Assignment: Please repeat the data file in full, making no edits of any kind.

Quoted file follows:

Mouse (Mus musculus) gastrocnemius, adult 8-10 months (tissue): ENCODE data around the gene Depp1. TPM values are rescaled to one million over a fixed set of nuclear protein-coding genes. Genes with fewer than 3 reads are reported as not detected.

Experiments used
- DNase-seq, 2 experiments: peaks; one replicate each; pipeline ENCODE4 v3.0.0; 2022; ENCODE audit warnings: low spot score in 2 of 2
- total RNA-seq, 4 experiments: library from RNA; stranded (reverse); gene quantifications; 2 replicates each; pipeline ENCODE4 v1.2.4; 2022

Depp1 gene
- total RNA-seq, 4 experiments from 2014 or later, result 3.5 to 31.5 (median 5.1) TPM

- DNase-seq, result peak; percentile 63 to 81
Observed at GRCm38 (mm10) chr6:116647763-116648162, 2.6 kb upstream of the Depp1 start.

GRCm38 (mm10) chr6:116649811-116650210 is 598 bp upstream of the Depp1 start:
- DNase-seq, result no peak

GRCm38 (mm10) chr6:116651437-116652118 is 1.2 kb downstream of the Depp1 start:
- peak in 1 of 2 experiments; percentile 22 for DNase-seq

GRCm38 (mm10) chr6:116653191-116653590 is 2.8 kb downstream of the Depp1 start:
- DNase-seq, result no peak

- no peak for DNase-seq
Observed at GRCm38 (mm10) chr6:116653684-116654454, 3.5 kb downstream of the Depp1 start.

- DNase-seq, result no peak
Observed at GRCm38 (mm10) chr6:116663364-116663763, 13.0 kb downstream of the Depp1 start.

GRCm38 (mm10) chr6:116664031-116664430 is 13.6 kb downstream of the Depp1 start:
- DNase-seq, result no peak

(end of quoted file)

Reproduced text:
Mouse (Mus musculus) gastrocnemius, adult 8-10 months (tissue): ENCODE data around the gene Depp1. TPM values are rescaled to one million over a fixed set of nuclear protein-coding genes. Genes with fewer than 3 reads are reported as not detected.

Experiments used
- DNase-seq, 2 experiments: peaks; one replicate each; pipeline ENCODE4 v3.0.0; 2022; ENCODE audit warnings: low spot score in 2 of 2
- total RNA-seq, 4 experiments: library from RNA; stranded (reverse); gene quantifications; 2 replicates each; pipeline ENCODE4 v1.2.4; 2022

Depp1 gene
- total RNA-seq, 4 experiments from 2014 or later, result 3.5 to 31.5 (median 5.1) TPM

- DNase-seq, result peak; percentile 63 to 81
Observed at GRCm38 (mm10) chr6:116647763-116648162, 2.6 kb upstream of the Depp1 start.

GRCm38 (mm10) chr6:116649811-116650210 is 598 bp upstream of the Depp1 start:
- DNase-seq, result no peak

GRCm38 (mm10) chr6:116651437-116652118 is 1.2 kb downstream of the Depp1 start:
- peak in 1 of 2 experiments; percentile 22 for DNase-seq

GRCm38 (mm10) chr6:116653191-116653590 is 2.8 kb downstream of the Depp1 start:
- DNase-seq, result no peak

- no peak for DNase-seq
Observed at GRCm38 (mm10) chr6:116653684-116654454, 3.5 kb downstream of the Depp1 start.

- DNase-seq, result no peak
Observed at GRCm38 (mm10) chr6:116663364-116663763, 13.0 kb downstream of the Depp1 start.

GRCm38 (mm10) chr6:116664031-116664430 is 13.6 kb downstream of the Depp1 start:
- DNase-seq, result no peak